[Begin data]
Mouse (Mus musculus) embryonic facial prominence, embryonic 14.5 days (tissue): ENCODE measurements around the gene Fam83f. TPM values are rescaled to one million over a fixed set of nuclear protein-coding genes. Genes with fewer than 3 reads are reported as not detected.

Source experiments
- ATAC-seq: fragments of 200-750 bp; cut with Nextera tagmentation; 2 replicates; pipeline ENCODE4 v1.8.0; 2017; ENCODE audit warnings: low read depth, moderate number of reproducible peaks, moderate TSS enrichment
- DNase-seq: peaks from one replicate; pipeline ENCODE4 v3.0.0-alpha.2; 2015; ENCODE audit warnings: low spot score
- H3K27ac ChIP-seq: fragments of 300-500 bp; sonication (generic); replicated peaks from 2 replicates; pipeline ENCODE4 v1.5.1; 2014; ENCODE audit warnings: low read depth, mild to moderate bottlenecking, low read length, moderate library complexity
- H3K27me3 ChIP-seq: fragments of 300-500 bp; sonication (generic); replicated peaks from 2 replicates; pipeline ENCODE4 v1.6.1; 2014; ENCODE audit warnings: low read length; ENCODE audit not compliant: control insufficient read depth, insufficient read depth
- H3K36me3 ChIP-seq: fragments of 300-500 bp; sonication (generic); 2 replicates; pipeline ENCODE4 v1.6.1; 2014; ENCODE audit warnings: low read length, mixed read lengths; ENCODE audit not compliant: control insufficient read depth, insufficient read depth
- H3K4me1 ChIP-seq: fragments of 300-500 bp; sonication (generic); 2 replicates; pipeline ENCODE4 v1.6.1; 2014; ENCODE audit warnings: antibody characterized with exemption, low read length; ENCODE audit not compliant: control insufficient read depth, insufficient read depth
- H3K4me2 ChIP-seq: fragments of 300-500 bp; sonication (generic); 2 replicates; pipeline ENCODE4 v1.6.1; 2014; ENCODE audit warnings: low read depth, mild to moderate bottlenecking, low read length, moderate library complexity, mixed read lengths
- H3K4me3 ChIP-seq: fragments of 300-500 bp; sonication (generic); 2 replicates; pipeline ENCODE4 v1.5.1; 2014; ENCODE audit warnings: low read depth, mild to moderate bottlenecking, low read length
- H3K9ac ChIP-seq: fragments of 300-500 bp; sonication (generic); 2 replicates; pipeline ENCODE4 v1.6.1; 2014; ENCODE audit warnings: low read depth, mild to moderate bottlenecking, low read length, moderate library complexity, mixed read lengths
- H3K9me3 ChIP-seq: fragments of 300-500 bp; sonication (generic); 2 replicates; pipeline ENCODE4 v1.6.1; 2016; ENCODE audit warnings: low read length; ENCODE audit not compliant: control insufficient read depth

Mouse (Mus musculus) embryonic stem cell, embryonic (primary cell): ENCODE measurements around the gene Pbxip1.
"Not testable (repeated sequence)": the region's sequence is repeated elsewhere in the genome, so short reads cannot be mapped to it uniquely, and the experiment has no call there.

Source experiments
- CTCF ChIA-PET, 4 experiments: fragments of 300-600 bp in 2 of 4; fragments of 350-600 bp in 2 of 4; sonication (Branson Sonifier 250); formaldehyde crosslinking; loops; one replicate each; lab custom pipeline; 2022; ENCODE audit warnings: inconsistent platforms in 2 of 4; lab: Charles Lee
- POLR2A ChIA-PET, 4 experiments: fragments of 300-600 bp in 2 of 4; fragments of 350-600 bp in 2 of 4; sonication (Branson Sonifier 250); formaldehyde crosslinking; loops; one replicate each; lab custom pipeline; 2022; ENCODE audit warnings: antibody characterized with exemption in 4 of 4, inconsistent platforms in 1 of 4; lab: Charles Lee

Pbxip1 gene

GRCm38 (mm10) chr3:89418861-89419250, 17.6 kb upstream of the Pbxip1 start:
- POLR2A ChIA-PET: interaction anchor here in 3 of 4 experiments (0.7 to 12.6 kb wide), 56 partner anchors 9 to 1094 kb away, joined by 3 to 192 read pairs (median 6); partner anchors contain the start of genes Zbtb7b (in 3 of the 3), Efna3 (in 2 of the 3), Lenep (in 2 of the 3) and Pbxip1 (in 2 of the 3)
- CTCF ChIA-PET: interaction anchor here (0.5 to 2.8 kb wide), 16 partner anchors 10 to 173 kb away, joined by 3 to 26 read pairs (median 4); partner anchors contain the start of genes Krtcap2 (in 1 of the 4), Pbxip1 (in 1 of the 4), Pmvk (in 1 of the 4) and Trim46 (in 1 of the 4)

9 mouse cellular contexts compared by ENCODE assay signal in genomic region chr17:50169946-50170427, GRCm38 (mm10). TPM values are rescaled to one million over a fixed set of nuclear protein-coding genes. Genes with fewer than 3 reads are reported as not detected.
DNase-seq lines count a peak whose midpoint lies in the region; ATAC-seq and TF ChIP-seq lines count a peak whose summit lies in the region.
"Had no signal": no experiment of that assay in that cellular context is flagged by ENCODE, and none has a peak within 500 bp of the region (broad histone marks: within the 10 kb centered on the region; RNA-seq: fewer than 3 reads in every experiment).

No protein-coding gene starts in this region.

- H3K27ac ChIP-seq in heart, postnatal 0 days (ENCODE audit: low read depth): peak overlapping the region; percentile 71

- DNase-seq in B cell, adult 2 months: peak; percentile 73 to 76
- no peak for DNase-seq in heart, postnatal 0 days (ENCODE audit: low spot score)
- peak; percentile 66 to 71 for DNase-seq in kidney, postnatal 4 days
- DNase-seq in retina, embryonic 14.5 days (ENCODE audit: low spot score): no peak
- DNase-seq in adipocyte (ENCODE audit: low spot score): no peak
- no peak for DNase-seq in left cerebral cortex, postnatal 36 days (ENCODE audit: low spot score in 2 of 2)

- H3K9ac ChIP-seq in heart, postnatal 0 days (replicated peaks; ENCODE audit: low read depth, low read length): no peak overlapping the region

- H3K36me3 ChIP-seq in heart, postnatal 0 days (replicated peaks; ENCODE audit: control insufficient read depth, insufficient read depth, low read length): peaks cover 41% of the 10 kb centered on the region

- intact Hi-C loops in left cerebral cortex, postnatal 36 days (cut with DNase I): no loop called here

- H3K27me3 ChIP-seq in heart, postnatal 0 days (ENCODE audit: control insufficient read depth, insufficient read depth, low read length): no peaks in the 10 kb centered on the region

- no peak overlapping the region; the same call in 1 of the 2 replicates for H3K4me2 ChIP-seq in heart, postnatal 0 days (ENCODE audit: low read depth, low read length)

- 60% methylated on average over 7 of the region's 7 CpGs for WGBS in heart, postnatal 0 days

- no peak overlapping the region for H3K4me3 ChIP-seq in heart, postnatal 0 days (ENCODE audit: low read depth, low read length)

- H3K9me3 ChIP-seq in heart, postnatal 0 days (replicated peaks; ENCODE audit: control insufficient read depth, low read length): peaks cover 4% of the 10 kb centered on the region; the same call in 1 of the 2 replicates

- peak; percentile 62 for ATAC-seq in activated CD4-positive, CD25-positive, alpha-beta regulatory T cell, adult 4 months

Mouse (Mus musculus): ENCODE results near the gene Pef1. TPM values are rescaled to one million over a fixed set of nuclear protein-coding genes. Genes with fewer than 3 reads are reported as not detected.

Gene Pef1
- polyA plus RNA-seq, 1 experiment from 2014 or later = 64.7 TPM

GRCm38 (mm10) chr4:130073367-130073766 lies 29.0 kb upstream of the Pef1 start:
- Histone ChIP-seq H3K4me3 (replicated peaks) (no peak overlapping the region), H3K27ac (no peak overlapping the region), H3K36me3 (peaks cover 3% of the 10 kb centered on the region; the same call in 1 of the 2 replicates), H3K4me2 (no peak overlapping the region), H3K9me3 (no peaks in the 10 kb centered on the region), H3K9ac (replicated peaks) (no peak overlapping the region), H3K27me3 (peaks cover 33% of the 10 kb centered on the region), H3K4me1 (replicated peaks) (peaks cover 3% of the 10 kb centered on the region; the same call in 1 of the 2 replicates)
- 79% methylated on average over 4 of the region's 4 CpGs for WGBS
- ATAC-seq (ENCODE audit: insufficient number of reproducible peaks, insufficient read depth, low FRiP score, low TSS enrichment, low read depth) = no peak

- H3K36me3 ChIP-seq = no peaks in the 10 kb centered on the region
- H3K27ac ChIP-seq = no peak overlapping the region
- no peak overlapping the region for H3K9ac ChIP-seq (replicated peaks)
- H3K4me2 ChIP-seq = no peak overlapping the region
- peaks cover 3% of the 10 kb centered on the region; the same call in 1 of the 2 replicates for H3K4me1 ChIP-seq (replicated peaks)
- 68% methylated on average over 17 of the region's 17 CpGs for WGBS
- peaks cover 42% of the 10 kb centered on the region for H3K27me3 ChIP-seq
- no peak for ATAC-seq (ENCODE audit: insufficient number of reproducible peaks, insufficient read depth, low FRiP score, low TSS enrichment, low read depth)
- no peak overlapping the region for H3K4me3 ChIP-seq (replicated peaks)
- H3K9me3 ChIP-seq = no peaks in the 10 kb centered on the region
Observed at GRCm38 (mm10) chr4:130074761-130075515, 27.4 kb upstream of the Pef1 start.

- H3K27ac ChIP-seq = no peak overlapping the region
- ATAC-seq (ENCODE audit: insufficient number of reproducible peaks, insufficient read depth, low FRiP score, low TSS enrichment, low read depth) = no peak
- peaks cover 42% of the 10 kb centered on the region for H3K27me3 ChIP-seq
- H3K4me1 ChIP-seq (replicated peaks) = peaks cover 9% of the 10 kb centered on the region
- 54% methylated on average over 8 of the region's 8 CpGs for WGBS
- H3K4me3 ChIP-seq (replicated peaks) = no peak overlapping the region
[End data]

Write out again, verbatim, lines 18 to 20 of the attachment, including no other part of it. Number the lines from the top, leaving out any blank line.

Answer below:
Pbxip1 gene

GRCm38 (mm10) chr3:89418861-89419250, 17.6 kb upstream of the Pbxip1 start:
- POLR2A ChIA-PET: interaction anchor here in 3 of 4 experiments (0.7 to 12.6 kb wide), 56 partner anchors 9 to 1094 kb away, joined by 3 to 192 read pairs (median 6); partner anchors contain the start of genes Zbtb7b (in 3 of the 3), Efna3 (in 2 of the 3), Lenep (in 2 of the 3) and Pbxip1 (in 2 of the 3)